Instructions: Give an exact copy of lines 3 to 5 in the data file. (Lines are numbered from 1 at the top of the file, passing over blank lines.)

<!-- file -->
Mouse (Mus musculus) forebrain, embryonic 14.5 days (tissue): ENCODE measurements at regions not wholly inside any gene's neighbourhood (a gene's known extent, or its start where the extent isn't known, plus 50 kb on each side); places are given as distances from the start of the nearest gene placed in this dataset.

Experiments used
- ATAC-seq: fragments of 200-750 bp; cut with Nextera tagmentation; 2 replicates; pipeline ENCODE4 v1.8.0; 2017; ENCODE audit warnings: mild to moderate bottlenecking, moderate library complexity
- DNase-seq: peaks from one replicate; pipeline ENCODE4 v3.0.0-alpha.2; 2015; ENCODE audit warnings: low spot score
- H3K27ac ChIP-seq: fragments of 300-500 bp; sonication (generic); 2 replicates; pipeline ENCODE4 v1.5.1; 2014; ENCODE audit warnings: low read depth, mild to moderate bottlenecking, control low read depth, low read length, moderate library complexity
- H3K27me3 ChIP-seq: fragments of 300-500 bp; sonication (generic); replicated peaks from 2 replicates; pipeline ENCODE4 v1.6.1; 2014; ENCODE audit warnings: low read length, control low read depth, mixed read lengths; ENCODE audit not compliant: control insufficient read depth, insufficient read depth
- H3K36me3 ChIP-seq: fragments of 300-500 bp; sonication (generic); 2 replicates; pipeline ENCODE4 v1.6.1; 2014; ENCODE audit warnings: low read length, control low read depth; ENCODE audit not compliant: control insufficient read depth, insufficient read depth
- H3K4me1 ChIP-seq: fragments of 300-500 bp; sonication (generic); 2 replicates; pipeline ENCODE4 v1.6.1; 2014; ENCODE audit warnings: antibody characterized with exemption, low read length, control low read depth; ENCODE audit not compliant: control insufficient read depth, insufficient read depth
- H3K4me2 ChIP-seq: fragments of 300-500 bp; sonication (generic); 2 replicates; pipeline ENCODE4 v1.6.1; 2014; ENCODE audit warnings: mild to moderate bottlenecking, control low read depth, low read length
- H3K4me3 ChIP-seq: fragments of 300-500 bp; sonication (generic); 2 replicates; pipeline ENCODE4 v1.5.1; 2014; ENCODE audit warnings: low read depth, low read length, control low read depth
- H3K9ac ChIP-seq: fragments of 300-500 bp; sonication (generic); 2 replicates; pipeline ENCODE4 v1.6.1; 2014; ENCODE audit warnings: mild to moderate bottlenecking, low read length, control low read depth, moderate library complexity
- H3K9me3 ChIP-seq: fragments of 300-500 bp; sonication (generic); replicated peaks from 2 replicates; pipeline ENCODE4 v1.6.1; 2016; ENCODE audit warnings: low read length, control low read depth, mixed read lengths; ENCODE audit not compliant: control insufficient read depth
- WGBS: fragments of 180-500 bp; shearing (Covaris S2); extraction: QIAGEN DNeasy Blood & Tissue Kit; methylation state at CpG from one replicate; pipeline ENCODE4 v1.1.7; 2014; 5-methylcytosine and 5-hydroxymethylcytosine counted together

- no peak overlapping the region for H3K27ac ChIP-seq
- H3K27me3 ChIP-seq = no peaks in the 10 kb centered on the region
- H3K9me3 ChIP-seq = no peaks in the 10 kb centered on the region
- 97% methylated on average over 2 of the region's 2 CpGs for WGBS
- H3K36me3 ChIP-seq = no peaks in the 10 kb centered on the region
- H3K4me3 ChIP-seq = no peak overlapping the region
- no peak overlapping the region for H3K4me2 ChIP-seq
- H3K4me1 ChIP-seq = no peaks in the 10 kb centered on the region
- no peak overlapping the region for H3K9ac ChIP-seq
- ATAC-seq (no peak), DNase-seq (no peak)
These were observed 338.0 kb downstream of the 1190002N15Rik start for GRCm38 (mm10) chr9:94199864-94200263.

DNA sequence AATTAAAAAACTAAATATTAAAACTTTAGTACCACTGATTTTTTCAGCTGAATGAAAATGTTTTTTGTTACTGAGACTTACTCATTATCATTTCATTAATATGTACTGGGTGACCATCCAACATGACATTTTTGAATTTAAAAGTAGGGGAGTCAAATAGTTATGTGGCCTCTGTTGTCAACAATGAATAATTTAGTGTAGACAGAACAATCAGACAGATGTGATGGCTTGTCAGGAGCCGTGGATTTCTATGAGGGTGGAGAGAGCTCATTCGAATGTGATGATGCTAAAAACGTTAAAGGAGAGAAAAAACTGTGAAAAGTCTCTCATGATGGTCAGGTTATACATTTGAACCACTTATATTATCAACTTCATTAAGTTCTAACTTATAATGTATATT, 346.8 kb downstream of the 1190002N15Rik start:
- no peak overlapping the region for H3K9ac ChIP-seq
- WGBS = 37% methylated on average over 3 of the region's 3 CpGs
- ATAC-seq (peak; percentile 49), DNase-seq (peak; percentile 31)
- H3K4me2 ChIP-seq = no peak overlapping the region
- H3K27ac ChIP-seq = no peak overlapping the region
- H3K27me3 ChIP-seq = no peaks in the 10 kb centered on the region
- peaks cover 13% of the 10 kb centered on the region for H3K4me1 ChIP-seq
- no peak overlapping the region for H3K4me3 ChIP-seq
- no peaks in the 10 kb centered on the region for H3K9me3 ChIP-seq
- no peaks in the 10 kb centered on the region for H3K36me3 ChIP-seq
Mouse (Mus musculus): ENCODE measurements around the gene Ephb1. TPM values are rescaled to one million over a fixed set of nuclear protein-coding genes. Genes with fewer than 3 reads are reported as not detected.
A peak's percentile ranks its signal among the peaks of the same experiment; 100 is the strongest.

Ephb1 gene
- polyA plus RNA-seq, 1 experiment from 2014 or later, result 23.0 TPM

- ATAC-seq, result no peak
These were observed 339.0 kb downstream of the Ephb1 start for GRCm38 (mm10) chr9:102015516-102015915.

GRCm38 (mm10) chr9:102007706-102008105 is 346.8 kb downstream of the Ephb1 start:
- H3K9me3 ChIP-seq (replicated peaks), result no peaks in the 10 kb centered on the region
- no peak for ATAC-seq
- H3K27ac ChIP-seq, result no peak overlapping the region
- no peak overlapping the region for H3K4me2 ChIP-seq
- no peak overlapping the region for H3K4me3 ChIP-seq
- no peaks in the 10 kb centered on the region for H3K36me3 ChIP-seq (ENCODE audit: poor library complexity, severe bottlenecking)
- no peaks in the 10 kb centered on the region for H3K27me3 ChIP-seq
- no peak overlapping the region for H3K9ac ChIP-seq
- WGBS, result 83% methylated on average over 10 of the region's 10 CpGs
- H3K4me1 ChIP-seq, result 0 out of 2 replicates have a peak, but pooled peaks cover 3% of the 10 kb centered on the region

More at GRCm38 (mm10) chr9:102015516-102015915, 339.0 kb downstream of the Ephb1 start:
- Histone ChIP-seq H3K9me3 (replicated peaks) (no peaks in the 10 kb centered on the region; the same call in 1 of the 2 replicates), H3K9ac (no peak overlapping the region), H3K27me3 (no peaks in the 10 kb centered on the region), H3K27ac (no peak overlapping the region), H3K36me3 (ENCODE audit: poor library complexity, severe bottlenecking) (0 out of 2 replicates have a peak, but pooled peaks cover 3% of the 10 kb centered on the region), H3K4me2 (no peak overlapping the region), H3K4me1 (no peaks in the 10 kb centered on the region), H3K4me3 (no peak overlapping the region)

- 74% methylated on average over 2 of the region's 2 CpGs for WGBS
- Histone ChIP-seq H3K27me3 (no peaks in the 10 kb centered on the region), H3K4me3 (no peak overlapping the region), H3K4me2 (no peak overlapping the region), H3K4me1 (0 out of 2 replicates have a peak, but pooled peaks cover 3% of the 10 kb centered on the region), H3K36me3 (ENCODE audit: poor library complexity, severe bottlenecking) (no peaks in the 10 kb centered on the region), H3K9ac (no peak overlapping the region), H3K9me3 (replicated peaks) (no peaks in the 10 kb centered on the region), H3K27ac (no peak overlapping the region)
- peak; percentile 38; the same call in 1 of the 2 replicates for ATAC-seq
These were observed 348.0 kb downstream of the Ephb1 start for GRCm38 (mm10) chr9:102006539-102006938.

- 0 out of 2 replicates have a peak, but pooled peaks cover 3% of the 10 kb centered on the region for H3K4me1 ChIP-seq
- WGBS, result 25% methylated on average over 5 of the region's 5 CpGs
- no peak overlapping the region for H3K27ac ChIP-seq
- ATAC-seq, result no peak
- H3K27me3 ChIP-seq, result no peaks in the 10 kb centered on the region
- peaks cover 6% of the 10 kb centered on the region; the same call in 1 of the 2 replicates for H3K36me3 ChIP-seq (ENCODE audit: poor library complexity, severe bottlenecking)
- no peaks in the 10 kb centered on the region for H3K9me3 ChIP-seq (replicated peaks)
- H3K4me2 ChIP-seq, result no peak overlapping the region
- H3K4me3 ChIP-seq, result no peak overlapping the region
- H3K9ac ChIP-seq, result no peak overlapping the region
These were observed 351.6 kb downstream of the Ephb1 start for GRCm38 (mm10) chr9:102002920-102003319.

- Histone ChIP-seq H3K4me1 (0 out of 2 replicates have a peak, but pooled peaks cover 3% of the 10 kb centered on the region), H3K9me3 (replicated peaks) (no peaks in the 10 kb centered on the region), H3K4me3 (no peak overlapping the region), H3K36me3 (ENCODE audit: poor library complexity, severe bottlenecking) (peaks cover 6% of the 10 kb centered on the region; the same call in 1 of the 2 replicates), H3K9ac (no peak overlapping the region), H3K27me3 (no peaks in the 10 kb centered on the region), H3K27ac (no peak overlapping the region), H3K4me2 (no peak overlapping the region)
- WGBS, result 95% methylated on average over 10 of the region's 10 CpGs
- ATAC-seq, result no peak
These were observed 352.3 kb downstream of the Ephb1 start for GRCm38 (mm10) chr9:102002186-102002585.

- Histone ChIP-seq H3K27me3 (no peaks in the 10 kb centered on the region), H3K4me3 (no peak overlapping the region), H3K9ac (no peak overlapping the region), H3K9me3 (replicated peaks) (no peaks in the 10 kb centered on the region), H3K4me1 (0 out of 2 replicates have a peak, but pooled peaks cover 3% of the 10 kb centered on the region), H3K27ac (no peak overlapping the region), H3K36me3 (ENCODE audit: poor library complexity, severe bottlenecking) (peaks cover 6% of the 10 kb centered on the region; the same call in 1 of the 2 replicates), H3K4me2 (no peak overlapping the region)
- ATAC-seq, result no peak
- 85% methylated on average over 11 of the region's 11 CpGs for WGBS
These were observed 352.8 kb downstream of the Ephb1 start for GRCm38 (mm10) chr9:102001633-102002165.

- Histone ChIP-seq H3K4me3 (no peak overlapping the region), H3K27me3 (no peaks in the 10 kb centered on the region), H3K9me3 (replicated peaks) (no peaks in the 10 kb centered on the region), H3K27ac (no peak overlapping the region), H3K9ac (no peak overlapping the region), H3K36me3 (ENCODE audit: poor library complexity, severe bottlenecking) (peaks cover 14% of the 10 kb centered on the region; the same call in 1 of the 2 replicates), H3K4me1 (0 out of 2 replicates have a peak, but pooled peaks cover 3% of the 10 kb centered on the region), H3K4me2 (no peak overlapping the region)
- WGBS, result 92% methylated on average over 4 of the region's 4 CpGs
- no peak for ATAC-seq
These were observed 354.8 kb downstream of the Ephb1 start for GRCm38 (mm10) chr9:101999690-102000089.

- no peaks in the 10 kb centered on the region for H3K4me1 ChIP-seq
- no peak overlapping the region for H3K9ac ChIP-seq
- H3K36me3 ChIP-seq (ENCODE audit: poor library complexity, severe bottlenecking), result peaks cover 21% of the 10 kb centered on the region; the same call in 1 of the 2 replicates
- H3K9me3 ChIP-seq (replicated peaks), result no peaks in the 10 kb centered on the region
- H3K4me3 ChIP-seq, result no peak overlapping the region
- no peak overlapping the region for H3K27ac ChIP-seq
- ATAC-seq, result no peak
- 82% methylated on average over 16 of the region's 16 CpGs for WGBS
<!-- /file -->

- ATAC-seq: fragments of 200-750 bp; cut with Nextera tagmentation; 2 replicates; pipeline ENCODE4 v1.8.0; 2017; ENCODE audit warnings: mild to moderate bottlenecking, moderate library complexity
- DNase-seq: peaks from one replicate; pipeline ENCODE4 v3.0.0-alpha.2; 2015; ENCODE audit warnings: low spot score
- H3K27ac ChIP-seq: fragments of 300-500 bp; sonication (generic); 2 replicates; pipeline ENCODE4 v1.5.1; 2014; ENCODE audit warnings: low read depth, mild to moderate bottlenecking, control low read depth, low read length, moderate library complexity